I predict that in the next 10 years we will see more profound transformation of the energy industry than what the last century has seen since the days of Thomas Edison.

What is already happening is that consumers are no longer willing to pay their utility bills without a good idea where their dollars go. Energy isn't cheap, and consumers are cost-conscious in this economy. They want their utilities to be more transparent and to communicate with them not unlike the way giant retailers do. Are utilities becoming more aware of how they brand and market themselves? Yes. It's already happening.

Plus, these venerable companies are increasingly looking at themselves as service providers that must be responsive to their customers' demands, especially as those demands involve value. It's a sea change, all right. For the better part of a century, utilities were solely commodity providers. They sent their meter readers out and collected bills. Now companies like FPL, SCE and PG&E are engaging consumers extensively with social media tools. The trend seems to be catching on

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August 2, 2013

Batten Down the Hatches

Posted by Ashiss K Dash (View Profile | View All Posts) at 11:39 AM


Outreach Efforts to Create A Stronger, More Resilient New York [Source:mayorbloomberg] 

When it comes to dealing with the effects of climate change, an ounce of prevention could be worth a pound of cure. At least that's what government officials are saying as they request enormous infusion of cash to gird municipalities against super-storms of the future.

Even the best meteorologists can't say for certain how slight changes in planetary temperature will affect oceans and weather currents over the next few decades. So, deciding how much to spend on so-called resiliency measures amounts to a profound leadership conundrum. An interesting example is New York City's mayor, Michael Bloomberg, who is different from many politicians in that before coming to government service, he was a businessman - and a very successful one at that. You might say that he understands the importance of return on investment very well.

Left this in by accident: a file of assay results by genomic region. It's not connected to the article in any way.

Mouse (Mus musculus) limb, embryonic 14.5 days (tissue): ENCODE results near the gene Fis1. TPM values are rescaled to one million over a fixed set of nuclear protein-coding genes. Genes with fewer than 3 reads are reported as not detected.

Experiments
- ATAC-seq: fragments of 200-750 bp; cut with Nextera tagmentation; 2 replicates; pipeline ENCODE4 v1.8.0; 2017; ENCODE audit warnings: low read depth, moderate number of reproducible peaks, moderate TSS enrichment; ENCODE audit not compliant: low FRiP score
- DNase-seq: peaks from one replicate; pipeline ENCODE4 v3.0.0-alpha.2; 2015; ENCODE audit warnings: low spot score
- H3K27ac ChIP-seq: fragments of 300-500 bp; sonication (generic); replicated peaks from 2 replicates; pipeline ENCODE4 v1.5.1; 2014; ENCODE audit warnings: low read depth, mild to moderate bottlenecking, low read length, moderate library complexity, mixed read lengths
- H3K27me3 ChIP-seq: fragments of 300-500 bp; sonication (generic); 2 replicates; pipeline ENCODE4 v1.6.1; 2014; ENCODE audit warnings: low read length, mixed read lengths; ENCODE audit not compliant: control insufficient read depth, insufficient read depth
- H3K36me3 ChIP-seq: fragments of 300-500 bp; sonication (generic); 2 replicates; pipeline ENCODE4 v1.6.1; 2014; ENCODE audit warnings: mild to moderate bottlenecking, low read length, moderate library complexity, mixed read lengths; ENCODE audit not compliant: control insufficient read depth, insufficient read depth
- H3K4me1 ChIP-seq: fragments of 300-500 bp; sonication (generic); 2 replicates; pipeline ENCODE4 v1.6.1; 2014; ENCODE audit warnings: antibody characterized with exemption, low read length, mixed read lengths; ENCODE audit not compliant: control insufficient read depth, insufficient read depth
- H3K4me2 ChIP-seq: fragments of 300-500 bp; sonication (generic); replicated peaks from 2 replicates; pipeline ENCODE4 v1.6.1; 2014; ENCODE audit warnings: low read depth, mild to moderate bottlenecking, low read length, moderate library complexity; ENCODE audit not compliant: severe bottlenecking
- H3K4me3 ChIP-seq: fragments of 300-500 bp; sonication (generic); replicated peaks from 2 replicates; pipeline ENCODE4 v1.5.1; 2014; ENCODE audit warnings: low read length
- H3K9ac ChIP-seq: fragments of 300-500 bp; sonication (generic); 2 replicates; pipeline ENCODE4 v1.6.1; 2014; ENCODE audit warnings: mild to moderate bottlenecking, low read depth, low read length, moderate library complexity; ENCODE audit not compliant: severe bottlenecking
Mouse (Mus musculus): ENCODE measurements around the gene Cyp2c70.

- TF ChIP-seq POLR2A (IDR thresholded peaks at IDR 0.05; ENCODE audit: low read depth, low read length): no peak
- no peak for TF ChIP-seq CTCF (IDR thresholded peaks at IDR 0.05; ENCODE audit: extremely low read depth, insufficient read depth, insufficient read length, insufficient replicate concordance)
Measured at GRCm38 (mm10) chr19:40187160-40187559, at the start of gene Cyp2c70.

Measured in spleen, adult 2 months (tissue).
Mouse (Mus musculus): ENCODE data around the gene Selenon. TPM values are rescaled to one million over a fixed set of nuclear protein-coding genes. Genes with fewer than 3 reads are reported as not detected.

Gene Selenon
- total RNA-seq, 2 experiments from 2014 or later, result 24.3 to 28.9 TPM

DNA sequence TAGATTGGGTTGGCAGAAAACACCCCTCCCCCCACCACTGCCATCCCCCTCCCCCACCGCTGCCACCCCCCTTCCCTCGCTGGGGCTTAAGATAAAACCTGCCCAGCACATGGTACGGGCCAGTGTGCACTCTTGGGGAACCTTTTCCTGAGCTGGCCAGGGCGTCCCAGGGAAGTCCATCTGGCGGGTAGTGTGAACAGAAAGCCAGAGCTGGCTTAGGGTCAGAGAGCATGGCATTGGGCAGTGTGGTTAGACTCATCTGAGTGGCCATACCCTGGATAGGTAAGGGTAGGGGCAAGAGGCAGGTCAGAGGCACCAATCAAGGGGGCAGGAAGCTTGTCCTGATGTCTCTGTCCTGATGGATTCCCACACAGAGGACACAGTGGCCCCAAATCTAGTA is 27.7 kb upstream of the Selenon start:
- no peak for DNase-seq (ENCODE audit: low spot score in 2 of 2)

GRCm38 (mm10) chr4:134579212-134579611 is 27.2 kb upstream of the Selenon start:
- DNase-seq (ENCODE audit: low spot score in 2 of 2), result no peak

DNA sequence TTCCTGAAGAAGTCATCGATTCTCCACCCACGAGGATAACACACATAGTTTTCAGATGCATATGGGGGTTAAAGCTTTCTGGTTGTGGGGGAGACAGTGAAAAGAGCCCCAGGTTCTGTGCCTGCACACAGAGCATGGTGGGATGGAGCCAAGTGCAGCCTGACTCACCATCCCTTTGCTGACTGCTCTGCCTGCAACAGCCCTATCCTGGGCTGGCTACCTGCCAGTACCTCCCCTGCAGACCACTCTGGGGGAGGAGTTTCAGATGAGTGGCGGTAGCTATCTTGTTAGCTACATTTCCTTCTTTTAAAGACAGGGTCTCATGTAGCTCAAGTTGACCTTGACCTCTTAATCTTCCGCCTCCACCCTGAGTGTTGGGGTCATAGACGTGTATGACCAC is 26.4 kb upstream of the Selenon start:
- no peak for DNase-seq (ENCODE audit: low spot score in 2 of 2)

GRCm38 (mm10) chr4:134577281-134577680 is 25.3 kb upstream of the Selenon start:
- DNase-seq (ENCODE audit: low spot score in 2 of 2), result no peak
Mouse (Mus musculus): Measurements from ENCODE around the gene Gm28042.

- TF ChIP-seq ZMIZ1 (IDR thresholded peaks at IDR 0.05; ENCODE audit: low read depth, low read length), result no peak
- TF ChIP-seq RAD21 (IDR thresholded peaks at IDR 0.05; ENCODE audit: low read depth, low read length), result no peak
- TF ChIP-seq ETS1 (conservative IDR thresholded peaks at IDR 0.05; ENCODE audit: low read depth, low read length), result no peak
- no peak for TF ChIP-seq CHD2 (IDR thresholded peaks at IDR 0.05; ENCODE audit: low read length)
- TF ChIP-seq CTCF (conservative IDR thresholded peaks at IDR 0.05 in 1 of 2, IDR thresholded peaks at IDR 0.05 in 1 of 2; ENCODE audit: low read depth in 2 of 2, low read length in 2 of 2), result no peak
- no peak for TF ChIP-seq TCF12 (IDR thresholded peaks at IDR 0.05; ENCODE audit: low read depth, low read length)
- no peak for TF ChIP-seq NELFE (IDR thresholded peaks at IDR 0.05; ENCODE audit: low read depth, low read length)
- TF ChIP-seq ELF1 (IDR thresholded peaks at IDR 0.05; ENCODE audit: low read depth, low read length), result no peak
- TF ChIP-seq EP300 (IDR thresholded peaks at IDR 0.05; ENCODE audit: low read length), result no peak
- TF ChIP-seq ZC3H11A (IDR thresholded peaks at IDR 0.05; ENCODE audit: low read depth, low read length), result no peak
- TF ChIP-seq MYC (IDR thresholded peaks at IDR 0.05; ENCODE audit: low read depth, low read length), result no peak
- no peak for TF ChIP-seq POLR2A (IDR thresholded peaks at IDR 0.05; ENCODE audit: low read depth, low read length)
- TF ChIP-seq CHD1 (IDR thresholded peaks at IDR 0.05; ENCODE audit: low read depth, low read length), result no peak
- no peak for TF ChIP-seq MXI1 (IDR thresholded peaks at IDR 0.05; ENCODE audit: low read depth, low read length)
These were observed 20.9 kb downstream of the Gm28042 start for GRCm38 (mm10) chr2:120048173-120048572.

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March 11, 2013

How Your Community Can Help Your Business Succeed

Posted by Ashiss K Dash (View Profile | View All Posts) at 5:04 AM


I'm in the power business. It's my job to make sure energy companies around the world transform themselves into modern organizations.

From my office in Los Angeles, I work with utilities around the world that are in various stages of development. In India, for example, they're dealing with a population boom where a sizeable chunk of the country is entering the middle class. That crowd wants electricity to power air conditioners, computers, and kitchen appliances. India's challenge is to build power plants fast enough to keep up with demand. In the United States, it's a different story. Mass expansion of the electric network happened more than 100 years ago. The challenge for American Utilities is to update much of that aging infrastructure.

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March 4, 2013

Power Grids Fueled by Innovation

Posted by Ashiss K Dash (View Profile | View All Posts) at 4:45 AM

infyblog_50_v01.jpg

I watched a show recently about how India is making efforts to build out its power grid to meet the needs of a rapidly growing population. What drew me in to this spot on the NewsHour television program was the anecdote told by Rajdeep Sardesai, one of the country's prominent news presenters.

He told the NewsHour reporter about what he was doing last year when India suffered another massive blackout: He was lunching with one of the nation's top government officials in charge of energy. When the official received news of the blackout, which affected half of India, the man simply continued enjoying his meal. Sardesai was amazed that the crisis left the official literally unfazed. "That in itself epitomized for me that it wasn't being treated as some kind of a national emergency, but another day in the office," he said.